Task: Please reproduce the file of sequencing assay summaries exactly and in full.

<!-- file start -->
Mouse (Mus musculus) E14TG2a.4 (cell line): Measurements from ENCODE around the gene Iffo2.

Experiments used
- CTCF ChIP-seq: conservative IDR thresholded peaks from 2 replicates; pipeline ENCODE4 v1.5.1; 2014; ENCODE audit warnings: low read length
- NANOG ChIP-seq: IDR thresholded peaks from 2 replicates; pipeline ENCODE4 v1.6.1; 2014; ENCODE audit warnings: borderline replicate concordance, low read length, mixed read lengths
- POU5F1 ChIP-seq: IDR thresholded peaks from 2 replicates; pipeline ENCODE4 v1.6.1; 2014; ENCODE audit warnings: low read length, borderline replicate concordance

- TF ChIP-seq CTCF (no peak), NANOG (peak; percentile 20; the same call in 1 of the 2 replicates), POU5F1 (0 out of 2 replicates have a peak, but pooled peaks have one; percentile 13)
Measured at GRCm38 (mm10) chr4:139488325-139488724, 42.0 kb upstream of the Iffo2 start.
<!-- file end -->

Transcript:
Mouse (Mus musculus) E14TG2a.4 (cell line): Measurements from ENCODE around the gene Iffo2.

Experiments used
- CTCF ChIP-seq: conservative IDR thresholded peaks from 2 replicates; pipeline ENCODE4 v1.5.1; 2014; ENCODE audit warnings: low read length
- NANOG ChIP-seq: IDR thresholded peaks from 2 replicates; pipeline ENCODE4 v1.6.1; 2014; ENCODE audit warnings: borderline replicate concordance, low read length, mixed read lengths
- POU5F1 ChIP-seq: IDR thresholded peaks from 2 replicates; pipeline ENCODE4 v1.6.1; 2014; ENCODE audit warnings: low read length, borderline replicate concordance

- TF ChIP-seq CTCF (no peak), NANOG (peak; percentile 20; the same call in 1 of the 2 replicates), POU5F1 (0 out of 2 replicates have a peak, but pooled peaks have one; percentile 13)
Measured at GRCm38 (mm10) chr4:139488325-139488724, 42.0 kb upstream of the Iffo2 start.